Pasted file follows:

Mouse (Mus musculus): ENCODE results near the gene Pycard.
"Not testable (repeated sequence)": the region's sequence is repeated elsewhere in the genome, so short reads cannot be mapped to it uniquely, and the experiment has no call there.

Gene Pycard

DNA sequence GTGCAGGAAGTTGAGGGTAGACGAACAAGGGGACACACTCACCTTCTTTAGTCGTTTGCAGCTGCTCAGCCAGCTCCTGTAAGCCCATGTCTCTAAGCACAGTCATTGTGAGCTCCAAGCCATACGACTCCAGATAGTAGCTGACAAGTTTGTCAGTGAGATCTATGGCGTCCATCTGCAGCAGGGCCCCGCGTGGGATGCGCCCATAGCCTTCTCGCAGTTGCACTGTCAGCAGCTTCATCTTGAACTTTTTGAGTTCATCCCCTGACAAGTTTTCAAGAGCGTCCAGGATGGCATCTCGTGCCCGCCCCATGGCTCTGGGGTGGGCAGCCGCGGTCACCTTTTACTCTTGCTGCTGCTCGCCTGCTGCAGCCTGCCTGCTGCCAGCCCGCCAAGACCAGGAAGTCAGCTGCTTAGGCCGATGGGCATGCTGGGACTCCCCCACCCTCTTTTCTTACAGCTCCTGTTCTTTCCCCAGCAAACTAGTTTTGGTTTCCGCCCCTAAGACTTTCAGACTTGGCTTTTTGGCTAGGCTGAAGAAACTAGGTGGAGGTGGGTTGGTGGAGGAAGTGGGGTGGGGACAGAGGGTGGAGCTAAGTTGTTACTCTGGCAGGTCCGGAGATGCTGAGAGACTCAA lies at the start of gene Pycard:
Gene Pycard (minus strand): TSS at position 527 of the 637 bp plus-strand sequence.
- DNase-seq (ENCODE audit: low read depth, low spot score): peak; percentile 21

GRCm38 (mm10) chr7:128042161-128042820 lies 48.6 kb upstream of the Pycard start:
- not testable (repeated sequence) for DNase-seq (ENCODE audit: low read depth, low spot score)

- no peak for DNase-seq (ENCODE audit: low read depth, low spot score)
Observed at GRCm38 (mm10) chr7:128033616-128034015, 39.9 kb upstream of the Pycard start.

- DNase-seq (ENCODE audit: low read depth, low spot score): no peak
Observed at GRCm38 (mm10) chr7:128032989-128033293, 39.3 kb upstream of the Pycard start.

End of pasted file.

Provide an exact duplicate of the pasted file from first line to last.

Mouse (Mus musculus): ENCODE results near the gene Pycard.
"Not testable (repeated sequence)": the region's sequence is repeated elsewhere in the genome, so short reads cannot be mapped to it uniquely, and the experiment has no call there.

Gene Pycard

DNA sequence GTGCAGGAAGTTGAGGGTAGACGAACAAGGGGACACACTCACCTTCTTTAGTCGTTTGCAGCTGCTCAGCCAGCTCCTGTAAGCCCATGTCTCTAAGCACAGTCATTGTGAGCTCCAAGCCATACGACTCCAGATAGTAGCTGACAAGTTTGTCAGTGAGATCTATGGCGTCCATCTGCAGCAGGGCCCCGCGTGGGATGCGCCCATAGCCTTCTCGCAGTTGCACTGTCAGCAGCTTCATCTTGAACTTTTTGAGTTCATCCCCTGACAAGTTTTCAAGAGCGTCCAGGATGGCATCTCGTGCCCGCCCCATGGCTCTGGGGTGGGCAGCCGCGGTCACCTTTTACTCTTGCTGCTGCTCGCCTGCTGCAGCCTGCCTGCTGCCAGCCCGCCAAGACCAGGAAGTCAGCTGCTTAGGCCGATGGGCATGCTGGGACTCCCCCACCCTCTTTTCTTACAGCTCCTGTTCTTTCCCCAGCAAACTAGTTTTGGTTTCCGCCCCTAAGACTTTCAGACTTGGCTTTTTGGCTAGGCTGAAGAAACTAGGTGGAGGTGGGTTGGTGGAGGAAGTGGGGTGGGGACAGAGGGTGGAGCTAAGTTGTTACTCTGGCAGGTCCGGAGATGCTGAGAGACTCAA lies at the start of gene Pycard:
Gene Pycard (minus strand): TSS at position 527 of the 637 bp plus-strand sequence.
- DNase-seq (ENCODE audit: low read depth, low spot score): peak; percentile 21

GRCm38 (mm10) chr7:128042161-128042820 lies 48.6 kb upstream of the Pycard start:
- not testable (repeated sequence) for DNase-seq (ENCODE audit: low read depth, low spot score)

- no peak for DNase-seq (ENCODE audit: low read depth, low spot score)
Observed at GRCm38 (mm10) chr7:128033616-128034015, 39.9 kb upstream of the Pycard start.

- DNase-seq (ENCODE audit: low read depth, low spot score): no peak
Observed at GRCm38 (mm10) chr7:128032989-128033293, 39.3 kb upstream of the Pycard start.